• C.E.K. & Partners

How-To Guide for Conducting a Competitive Assessment


Competition. Who is your brand's competition? C.E.K. & Partners

When was the last time you took a look at your competitors’ communications? Do you know why your lost prospects are choosing them or why your customers are choosing you?

It is worth taking the time to identify and assess your competitors. Far too often, the team at C.E.K. & Partners, an Atlanta-based B2B branding and strategic communications firm, hears from its clients that they do not have competitors. Yet, we know that every brand has a competitor. Ask yourself, if your brand did not exist, what would the buyer purchase to solve their problem?

"...we know that every brand has a competitor. Ask yourself, if your brand did not exist, what would the buyer purchase to solve their problem?" -Carolyn Kopf

A competitive assessment doesn’t come in a one-size-fits-all formula. It depends on what your brand wants to learn. One type entails evaluating your competitors’ offerings, along with the different features and pricing. Another type assesses competitors’ communications to understand what they are saying, how they are positioning their brand against others in the market, and what they are promising. An extension of this includes understanding where and how a competitor is communicating. Is it purely online with social channels, the website and email and newsletters? Or does it incorporate magazine, newspaper, tradeshows and other traditional channels?

Why do a competitive assessment?

  1. To carve out your company’s distinct brand positioning

  2. To articulate a point of difference – that truly is unique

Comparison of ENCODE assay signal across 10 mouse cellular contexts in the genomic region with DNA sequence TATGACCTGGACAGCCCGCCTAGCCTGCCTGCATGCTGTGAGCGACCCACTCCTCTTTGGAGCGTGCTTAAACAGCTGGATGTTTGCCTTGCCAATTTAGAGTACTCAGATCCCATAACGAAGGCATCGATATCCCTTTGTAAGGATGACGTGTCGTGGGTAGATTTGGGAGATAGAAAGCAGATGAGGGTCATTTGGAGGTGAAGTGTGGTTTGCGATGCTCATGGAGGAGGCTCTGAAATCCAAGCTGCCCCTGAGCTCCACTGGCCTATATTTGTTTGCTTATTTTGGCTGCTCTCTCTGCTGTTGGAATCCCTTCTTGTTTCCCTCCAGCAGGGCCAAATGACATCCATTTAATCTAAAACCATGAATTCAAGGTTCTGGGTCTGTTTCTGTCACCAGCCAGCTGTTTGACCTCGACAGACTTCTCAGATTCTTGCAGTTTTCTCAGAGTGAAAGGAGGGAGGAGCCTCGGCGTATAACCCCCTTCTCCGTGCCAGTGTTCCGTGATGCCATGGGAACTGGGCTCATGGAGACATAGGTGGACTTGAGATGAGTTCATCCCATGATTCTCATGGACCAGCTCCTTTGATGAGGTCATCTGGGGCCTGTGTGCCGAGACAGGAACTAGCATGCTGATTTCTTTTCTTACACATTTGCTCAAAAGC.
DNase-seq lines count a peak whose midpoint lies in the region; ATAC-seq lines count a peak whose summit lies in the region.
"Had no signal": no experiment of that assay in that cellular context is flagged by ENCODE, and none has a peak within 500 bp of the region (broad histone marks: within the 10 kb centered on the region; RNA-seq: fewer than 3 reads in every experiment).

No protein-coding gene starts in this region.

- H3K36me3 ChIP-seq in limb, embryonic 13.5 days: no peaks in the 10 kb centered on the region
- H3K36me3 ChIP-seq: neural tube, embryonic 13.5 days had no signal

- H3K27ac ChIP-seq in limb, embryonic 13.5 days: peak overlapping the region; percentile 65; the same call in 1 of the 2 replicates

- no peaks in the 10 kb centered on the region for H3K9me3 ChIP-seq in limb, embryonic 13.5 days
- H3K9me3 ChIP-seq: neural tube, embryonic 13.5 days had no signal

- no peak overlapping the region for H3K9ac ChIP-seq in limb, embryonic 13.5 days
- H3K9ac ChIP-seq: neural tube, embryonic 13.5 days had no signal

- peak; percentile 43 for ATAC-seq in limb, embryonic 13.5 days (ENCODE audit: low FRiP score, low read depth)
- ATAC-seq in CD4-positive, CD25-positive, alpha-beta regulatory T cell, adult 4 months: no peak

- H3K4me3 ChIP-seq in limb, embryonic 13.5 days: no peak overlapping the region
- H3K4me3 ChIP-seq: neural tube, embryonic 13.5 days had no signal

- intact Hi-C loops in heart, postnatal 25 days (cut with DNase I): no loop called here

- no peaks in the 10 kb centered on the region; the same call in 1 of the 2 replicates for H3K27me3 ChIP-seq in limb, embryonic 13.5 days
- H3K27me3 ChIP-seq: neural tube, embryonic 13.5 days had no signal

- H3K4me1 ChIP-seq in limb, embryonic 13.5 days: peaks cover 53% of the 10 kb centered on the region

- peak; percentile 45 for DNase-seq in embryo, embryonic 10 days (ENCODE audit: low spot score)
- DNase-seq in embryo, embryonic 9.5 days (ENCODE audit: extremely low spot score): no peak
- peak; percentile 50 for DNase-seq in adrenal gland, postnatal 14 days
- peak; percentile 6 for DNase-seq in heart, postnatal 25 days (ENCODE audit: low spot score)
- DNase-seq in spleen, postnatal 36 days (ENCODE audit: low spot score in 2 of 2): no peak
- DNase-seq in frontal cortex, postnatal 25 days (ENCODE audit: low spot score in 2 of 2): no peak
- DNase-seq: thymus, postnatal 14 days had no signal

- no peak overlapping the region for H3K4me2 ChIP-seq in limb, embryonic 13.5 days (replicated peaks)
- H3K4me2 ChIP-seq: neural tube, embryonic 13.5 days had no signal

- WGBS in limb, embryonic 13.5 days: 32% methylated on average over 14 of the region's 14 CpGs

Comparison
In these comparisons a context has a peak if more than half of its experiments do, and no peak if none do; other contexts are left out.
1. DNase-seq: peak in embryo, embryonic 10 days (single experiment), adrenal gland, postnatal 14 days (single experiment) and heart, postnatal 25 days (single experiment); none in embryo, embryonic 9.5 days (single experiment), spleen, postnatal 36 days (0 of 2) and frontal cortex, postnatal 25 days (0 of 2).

3. To define your brand’s story

Simple Process for Conducting a Competitive Assessment

1| Identify your top 5 – 7 competitors

Start by identifying your top competitors. Answering this question will help guide your thinking: “If your customers did not buy from you, which companies would they consider and purchase from?” The marketing and sales team should have a pulse on which companies – local, regional or national players – they are bumping up against in pitches or at tradeshows.

If you are still unsure who your competitors are, consider taking a look at SEO. A HubSpot article written to gain a competitive advantage online, highlights gaining an understanding with the search terms used to find the solutions and products you offer – along with which companies are using these terms.

2| Outline what you want to learn

What do you want to learn from conducting a competitive assessment, and what will you do with those findings? For example, why are you looking at other brands’ messaging? Do you want to tighten your brand story in a unique, yet relevant way for the category?